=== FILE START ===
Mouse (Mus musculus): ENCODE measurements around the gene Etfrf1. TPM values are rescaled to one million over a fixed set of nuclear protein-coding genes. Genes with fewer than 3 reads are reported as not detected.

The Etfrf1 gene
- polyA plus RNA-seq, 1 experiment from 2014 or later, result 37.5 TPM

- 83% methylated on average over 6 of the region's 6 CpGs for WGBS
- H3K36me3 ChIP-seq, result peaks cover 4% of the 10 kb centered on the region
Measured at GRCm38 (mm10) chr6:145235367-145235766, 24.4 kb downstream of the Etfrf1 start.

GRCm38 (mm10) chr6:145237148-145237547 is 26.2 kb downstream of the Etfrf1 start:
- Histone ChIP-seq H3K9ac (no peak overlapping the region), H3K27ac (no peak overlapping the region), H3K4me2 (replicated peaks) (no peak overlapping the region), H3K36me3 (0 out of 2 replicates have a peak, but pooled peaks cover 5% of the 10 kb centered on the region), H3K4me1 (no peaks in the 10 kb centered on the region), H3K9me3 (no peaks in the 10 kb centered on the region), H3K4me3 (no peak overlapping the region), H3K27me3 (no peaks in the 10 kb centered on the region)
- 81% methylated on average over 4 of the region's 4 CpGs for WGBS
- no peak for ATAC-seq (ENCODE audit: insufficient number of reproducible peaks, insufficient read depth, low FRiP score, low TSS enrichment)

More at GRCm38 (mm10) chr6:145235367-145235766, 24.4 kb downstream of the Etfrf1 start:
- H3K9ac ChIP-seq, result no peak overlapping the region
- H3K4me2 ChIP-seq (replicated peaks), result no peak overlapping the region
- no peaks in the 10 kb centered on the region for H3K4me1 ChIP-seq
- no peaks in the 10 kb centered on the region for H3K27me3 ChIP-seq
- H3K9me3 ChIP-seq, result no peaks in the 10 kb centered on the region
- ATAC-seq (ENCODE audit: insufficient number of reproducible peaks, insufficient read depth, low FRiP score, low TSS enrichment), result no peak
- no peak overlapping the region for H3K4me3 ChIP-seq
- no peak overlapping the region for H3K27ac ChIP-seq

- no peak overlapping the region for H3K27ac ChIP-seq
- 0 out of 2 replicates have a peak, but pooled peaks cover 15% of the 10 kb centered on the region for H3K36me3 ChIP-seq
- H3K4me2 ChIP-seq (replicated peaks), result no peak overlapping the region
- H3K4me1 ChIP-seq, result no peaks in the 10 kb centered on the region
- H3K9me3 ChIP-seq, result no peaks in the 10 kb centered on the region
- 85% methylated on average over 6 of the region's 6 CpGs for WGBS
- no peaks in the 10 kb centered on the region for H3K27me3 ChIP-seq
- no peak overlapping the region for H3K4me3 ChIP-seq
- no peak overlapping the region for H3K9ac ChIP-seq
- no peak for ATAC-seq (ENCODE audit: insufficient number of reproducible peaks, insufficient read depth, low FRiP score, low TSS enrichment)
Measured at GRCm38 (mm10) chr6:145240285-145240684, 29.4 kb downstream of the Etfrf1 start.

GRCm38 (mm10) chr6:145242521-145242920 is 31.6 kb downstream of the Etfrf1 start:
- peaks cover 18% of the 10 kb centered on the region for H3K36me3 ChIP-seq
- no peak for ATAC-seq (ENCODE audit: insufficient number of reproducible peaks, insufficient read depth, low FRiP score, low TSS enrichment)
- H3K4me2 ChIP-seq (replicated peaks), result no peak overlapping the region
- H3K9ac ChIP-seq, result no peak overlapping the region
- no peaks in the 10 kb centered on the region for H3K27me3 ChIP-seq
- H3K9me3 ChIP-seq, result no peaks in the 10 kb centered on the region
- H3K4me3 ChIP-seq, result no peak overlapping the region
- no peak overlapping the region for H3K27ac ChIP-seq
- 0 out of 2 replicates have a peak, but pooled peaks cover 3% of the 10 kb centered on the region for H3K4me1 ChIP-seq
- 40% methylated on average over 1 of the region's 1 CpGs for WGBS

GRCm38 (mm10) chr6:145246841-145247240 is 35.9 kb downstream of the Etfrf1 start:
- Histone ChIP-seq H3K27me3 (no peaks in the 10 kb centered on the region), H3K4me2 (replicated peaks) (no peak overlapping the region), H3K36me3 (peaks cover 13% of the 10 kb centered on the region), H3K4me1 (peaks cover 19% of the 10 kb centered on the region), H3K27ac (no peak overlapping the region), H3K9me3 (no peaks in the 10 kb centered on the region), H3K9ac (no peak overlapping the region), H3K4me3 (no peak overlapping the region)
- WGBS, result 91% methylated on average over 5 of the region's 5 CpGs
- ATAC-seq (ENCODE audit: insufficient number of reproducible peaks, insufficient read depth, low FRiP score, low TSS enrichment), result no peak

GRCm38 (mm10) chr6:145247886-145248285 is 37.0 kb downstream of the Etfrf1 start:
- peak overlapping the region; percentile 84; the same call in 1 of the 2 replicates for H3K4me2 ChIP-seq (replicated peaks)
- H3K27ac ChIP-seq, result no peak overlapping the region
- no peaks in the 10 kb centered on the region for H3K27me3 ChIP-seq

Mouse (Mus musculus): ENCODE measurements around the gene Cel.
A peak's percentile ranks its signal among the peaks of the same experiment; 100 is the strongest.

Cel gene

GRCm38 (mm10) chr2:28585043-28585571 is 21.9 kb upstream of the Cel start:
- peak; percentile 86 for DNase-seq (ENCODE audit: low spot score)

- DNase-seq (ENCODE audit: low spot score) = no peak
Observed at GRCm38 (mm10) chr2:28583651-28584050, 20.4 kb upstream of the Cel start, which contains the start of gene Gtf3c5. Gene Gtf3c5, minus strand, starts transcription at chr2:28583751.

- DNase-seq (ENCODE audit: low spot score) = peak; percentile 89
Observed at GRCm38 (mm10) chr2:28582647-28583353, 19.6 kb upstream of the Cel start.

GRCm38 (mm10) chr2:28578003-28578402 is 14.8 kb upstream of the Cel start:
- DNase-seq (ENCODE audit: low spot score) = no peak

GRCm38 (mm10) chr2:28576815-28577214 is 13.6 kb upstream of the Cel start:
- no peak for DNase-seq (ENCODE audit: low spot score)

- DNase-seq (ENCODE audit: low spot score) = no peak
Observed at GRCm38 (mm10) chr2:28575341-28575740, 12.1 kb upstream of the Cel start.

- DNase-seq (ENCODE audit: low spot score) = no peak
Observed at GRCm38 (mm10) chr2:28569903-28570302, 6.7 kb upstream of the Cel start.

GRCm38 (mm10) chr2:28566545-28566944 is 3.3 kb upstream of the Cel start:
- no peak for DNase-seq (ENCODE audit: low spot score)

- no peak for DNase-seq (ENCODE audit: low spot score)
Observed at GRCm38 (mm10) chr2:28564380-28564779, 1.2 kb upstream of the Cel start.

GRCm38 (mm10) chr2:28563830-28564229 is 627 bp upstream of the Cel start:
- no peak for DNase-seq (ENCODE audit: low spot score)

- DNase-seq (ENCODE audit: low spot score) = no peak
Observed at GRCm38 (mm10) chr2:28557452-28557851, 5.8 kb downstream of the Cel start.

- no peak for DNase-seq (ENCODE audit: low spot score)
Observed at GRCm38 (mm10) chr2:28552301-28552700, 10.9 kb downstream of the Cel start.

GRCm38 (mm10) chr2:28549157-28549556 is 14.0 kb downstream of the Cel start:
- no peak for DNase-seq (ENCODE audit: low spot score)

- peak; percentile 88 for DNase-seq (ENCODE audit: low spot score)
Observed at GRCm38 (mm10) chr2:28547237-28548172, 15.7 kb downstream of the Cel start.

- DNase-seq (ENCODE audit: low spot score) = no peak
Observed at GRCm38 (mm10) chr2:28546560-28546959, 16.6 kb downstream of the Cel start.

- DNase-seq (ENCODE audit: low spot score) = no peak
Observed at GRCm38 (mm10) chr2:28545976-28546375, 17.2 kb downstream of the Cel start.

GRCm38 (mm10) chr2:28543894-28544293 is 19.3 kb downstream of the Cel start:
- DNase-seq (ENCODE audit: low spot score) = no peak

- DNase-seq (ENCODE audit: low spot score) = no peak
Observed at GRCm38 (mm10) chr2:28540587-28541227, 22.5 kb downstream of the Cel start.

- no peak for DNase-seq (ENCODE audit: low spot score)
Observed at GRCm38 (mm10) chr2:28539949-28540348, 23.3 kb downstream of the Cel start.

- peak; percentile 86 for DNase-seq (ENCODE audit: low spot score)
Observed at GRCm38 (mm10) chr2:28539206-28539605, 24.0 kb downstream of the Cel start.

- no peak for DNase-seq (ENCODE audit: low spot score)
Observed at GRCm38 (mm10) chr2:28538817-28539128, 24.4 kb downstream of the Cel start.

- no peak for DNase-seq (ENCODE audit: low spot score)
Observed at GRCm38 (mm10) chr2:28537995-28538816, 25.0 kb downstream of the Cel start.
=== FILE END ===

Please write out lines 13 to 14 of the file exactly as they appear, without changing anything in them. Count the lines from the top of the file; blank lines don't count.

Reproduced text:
- H3K4me2 ChIP-seq (replicated peaks), result no peak overlapping the region
- no peaks in the 10 kb centered on the region for H3K4me1 ChIP-seq